“In other words extraordinary emergency measures, originally designed for an America devastated in a nuclear attack, were now to be applied to anything the White House considered an emergency,” writes Scott.
The Boston Globe spelled out the new parameters: “Lt. Col. Oliver North was working with officials of the Federal Emergency Management Agency… to draw up a secret contingency plan to surveil political dissenters and to arrange for the detention of hundreds of thousands of undocumented aliens in case of an unspecified national emergency. The plan, part of which was codenamed Rex 84, called for the suspension of the Constitution under a number of scenarios, including a U.S. invasion of Nicaragua.”
In the wake of Hurricane Katrina, we witnessed a FEMA beta test of the extraordinary powers under COG and Rex 84, the latter a military readiness exercise designed to round-up and intern in concentration camps dissidents and other elements considered threatening to the government.
“These camps are to be operated by FEMA should martial law need to be implemented in the United States and all it would take is a presidential signature on a proclamation and the attorney general’s signature on a warrant to which a list of names is attached,” the Miami Herald reported on July 5, 1987.
“And there you have it — the real purpose of FEMA is to not only protect the government but to be its principal vehicle for martial law,” writes Allen L. Roland.
Rep. Jack Brooks questions COG and REX-84.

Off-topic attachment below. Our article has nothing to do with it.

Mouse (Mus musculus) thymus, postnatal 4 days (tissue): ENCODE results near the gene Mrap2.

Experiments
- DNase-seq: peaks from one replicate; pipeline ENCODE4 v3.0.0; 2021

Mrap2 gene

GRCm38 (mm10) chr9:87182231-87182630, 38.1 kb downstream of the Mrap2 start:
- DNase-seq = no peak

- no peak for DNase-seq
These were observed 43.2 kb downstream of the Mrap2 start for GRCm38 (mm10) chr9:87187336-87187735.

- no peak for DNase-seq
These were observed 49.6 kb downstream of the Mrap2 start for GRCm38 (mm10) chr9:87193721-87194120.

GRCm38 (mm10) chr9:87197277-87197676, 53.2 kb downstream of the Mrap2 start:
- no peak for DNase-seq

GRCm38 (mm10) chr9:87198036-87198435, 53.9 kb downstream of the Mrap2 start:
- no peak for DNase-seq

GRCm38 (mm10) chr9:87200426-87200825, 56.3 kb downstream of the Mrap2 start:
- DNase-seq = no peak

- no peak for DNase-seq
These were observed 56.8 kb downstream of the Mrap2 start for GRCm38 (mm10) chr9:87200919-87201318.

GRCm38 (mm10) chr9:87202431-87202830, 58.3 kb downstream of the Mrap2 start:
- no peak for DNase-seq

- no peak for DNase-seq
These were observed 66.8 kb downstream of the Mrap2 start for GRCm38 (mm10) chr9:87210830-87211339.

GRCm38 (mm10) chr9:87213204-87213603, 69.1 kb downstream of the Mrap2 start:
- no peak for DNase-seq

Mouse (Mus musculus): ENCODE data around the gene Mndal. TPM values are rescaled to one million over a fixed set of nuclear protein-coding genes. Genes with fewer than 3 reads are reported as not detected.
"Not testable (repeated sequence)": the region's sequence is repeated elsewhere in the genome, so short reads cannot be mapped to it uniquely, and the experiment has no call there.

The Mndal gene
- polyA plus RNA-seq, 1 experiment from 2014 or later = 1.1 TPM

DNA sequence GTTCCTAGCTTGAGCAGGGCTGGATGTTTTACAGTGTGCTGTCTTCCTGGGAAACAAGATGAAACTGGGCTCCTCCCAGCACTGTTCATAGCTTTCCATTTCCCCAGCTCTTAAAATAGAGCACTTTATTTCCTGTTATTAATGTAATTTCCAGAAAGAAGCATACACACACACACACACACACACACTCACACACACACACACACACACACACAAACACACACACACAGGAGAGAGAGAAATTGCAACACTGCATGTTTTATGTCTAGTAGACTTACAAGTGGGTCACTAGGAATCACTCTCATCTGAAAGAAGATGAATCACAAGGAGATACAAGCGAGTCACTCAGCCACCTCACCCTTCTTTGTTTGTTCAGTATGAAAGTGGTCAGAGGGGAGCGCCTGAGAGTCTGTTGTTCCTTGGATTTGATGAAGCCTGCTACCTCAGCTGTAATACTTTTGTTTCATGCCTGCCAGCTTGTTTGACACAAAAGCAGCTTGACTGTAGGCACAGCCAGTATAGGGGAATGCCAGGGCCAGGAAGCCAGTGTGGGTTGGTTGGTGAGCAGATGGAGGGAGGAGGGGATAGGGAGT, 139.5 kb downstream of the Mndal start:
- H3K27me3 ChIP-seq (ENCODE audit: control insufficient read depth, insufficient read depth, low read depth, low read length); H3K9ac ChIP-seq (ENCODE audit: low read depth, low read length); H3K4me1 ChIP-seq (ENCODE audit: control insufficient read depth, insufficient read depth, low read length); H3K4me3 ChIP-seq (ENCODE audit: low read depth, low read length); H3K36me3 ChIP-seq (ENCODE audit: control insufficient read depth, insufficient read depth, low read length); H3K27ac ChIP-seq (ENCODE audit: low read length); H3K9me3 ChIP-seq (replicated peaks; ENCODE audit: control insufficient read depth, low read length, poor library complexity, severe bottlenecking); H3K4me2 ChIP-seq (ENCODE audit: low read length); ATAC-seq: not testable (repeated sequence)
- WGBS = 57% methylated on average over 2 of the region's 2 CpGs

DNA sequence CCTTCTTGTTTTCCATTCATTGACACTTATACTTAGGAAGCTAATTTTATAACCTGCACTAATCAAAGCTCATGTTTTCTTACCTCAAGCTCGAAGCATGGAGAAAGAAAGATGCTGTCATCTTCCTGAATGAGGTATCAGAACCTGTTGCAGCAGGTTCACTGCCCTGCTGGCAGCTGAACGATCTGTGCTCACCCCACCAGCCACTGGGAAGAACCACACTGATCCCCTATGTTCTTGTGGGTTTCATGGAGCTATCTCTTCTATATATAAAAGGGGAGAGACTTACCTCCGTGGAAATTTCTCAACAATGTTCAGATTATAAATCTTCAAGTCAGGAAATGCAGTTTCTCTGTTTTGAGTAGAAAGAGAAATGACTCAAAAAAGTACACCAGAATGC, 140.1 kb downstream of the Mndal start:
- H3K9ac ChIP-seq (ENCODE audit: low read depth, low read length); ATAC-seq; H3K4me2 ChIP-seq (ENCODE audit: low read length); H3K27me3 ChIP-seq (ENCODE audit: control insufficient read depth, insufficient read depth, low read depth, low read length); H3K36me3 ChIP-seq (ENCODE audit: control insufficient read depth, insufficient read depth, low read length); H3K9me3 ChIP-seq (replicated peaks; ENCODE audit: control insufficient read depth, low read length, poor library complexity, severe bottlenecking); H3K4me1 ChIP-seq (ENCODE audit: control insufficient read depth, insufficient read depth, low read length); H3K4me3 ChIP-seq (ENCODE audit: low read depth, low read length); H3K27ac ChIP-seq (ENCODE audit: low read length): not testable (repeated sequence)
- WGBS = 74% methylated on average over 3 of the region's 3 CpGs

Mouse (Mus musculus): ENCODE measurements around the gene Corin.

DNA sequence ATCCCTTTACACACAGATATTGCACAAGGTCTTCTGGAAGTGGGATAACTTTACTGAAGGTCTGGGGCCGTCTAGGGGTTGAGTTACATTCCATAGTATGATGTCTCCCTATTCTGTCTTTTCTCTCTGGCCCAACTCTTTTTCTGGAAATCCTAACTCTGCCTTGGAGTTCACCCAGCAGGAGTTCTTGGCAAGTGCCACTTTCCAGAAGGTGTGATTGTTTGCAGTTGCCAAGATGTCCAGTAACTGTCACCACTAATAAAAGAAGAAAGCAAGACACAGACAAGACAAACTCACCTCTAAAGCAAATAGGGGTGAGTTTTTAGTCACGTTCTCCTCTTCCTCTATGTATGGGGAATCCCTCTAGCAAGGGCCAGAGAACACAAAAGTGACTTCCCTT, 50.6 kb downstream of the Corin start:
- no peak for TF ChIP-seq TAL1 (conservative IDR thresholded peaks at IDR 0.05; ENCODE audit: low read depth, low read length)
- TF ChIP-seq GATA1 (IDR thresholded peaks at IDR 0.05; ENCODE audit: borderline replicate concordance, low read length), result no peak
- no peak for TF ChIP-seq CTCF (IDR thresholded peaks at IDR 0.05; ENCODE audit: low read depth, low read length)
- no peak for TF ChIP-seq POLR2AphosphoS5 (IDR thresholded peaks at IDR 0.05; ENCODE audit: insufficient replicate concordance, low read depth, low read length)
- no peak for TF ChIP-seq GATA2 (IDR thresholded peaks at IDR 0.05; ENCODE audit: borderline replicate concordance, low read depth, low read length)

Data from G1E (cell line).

COG was implemented during the attacks of September 11, 2001, by Donald Rumsfeld and Dick Cheney, two of the original planners.
“What few have recognized is that, nearly a decade later, some aspects of COG remain in effect,” Scott continues. “COG plans are still authorized by a proclamation of emergency that has been extended each year by presidential authority, most recently by President Obama in September 2009. COG plans are also the probable source for the 1000-page Patriot Act presented to Congress five days after 9/11, and also for the Department of Homeland Security’s Project Endgame — a ten-year plan, initiated in September 2001, to expand detention camps, at a cost of $400 million in Fiscal Year 2007 alone.”
Laws passed since the 9/11 attacks, including the Patriot Act, the John Warner Defense Authorization Act of 2007, and the Military Commissions Act, are designed top compliment and enhance COG operations that are more tightly focused on responding to internal dissent and palatable threats to the status quo than maintaining government cohesion after a nuclear attack.